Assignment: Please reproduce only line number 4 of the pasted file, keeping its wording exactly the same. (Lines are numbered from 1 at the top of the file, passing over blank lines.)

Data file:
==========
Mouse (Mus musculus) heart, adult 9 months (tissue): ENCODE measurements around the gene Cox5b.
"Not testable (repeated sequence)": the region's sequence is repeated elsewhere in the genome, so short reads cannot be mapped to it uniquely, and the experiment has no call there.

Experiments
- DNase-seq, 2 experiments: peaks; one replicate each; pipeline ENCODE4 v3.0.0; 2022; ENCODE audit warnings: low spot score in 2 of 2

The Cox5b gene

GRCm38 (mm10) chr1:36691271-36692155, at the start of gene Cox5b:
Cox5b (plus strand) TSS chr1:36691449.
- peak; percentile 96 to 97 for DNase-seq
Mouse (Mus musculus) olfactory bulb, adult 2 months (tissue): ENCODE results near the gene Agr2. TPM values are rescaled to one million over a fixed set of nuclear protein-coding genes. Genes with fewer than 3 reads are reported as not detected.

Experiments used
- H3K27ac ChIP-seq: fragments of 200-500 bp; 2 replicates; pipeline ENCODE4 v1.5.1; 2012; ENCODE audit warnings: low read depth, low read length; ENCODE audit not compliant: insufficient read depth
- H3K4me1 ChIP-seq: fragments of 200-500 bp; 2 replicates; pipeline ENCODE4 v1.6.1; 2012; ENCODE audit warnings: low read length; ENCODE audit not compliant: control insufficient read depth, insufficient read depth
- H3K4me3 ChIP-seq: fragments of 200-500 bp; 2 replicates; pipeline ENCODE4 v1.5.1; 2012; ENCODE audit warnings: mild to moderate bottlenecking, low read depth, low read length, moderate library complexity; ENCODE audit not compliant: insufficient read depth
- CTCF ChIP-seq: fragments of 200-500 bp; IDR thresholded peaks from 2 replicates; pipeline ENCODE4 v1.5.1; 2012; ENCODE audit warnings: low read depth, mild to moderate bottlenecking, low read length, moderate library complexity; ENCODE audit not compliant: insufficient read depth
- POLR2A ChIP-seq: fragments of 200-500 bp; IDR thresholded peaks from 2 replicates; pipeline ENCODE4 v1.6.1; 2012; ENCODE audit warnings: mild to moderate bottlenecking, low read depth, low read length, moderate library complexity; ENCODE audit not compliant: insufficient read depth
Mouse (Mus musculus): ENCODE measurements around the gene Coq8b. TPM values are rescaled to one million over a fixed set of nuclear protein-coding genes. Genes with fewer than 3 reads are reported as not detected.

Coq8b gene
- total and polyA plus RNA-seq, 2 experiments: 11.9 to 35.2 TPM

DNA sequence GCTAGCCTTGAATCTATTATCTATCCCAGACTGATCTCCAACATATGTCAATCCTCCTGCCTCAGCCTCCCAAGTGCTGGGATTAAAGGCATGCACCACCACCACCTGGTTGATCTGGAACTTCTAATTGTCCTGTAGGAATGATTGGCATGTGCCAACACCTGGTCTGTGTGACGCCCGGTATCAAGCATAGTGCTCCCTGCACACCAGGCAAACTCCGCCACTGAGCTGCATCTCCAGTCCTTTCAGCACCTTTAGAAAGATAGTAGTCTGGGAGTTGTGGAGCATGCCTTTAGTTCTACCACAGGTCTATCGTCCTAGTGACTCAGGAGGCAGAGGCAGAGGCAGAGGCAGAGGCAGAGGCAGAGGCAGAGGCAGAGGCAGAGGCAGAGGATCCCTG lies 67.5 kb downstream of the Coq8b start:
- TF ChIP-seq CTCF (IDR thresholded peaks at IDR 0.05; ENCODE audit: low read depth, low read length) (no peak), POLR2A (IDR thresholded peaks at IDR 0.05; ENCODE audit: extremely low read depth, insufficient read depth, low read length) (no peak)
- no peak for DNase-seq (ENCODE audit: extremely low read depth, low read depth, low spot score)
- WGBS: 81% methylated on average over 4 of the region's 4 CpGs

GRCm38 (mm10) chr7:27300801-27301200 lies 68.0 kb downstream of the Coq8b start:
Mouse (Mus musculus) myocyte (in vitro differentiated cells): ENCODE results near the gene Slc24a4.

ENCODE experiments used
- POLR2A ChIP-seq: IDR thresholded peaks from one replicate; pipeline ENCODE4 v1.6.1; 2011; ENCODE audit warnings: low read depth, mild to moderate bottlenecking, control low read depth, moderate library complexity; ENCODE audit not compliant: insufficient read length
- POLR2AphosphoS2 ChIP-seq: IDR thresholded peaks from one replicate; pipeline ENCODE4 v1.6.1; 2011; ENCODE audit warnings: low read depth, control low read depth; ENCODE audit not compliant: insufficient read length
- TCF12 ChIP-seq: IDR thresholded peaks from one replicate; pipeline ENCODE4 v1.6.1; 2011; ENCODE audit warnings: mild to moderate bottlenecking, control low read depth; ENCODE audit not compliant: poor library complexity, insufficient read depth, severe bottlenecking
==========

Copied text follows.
- DNase-seq, 2 experiments: peaks; one replicate each; pipeline ENCODE4 v3.0.0; 2022; ENCODE audit warnings: low spot score in 2 of 2